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This is really weird to me, but looks like notifyAll()/notify() failed in my program. The code is rather complicated, basically I have three threads A, B, C

A sends request to B and wait() on the request with a 10 secs timeout, when B finishes, it calls notify() to wake up A.

C in a deadloop feeds a lot of strings to A through a queue, A picks up them and prints out. Each time A print out a string it sends a request to B and wait.

So the workflow comes to be:

C keeps feeding a in deadloop

  1. A prints out string from C
  2. A sends request to B and wait(10)
  3. B notify() A ......

  4. A prints out string from C .... again and again ....

This works in first a few seconds. however, after a while I see when B prints out that it has notify() A, A is still waiting because the queue which C uses to feed A is getting increased quickly, and no string gets printed by A. Finally, after 10 secs, A complains the request timeout.

This looks like the notify() failed because B printed out message after it called notify(). Given wait/notify is radical feature of java, I can not believe it will fail. Is it possible?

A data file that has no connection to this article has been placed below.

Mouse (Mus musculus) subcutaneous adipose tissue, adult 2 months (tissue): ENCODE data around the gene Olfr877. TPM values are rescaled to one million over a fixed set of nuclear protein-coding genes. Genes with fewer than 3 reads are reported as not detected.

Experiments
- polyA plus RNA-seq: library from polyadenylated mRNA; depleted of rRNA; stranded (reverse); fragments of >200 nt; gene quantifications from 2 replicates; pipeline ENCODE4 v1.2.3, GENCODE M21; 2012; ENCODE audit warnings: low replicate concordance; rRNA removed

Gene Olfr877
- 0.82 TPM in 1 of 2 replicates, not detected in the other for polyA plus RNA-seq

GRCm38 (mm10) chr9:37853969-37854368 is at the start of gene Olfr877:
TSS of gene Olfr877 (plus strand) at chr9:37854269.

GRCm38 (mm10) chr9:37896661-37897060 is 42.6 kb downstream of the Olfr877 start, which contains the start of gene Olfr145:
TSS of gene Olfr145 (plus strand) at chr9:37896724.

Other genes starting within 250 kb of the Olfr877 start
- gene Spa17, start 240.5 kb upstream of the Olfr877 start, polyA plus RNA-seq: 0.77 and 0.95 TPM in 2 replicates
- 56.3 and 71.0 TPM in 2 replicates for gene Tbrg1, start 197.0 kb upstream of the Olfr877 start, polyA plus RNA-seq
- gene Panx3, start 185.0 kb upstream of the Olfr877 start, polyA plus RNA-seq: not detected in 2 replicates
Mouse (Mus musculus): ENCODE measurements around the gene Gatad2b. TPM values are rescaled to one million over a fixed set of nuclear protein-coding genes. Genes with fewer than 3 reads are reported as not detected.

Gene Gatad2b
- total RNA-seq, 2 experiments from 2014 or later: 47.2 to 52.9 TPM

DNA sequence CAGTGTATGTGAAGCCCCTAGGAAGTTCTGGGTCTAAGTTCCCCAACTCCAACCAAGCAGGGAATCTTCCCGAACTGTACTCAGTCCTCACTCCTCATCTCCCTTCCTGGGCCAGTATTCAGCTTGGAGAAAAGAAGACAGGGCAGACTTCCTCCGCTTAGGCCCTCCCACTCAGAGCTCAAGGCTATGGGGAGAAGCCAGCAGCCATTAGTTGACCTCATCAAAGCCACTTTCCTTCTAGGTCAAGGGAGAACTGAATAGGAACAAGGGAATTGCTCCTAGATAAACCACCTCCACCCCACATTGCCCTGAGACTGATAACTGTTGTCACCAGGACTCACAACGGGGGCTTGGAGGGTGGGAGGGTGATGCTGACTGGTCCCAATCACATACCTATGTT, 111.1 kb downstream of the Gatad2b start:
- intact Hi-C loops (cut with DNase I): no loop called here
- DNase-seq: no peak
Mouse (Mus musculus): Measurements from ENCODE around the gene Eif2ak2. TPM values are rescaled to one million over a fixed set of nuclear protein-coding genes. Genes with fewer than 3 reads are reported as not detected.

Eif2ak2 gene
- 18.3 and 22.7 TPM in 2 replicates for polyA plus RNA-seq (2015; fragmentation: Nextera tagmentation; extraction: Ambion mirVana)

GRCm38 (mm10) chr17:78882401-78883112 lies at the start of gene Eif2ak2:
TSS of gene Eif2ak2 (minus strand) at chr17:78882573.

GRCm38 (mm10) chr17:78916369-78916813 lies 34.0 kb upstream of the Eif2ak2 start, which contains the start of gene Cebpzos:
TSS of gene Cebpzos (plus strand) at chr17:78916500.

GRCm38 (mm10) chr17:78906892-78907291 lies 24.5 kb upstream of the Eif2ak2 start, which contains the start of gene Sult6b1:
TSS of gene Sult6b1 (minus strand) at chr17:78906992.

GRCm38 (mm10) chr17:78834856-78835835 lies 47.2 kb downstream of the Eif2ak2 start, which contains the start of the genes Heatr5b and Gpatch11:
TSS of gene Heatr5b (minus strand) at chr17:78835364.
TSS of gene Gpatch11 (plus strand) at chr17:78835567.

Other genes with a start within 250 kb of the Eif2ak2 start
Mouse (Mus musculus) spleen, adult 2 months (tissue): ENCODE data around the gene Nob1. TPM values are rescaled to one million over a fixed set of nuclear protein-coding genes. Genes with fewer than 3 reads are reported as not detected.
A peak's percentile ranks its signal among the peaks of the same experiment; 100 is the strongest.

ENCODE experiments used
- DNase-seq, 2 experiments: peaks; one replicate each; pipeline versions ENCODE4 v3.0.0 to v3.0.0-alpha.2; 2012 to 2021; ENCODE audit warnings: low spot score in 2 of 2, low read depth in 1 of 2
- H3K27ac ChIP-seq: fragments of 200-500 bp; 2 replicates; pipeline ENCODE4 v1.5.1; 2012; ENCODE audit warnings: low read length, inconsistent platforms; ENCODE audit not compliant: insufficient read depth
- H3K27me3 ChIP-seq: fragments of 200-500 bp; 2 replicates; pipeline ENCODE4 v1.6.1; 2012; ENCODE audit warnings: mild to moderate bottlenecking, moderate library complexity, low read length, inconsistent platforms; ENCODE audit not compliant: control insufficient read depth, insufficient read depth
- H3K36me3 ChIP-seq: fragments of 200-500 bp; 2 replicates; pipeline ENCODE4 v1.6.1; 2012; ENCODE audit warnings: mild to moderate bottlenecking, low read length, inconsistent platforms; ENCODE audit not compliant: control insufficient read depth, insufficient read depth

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8  
Are you sure A is "still waiting"? The other possibility is that it started waiting after the notify, which would be broken code. (You should never wait for something that has already happened.) –  David Schwartz Feb 14 '12 at 8:17
    
Maybe B have called notify BEFORE A calls wait –  Zang MingJie Feb 14 '12 at 8:18
1  
we want code please. –  vulkanino Feb 14 '12 at 8:18
9  
@david "You should never wait for something that has already happened". I love this. –  vulkanino Feb 14 '12 at 8:19
    
Maybe B finished its work and called notify() before A called wait()? Anyway, it may be better to use something like a CyclicBarrier to synchronise A and B. It's a lot easier to reason about than wait()/notify(), so you can avoid nasty timing bugs like this. –  Chris B Feb 14 '12 at 8:21
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1 Answer

up vote 2 down vote accepted

notify() will only work if there is a thread wait()ing for it at that time.

The idiom you should use is to change a state in the same synchronized block as notify()/notifyAll(). In the waiting block, you repeatedly check for the state change. That way if the notify was triggered too early there is a state change to record it. Also if wait wakes spuriously it will wait again if the state hasn't changed.

public synchronized void notifyReady() {
    ready = true;
    notifyAll();
}

public synchronized void waitForReady() throws InterruptedException {
    while(!ready)
      wait();
}
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Thanks guys. The timing issue has been proved to be cause –  zx_wing Feb 15 '12 at 5:40
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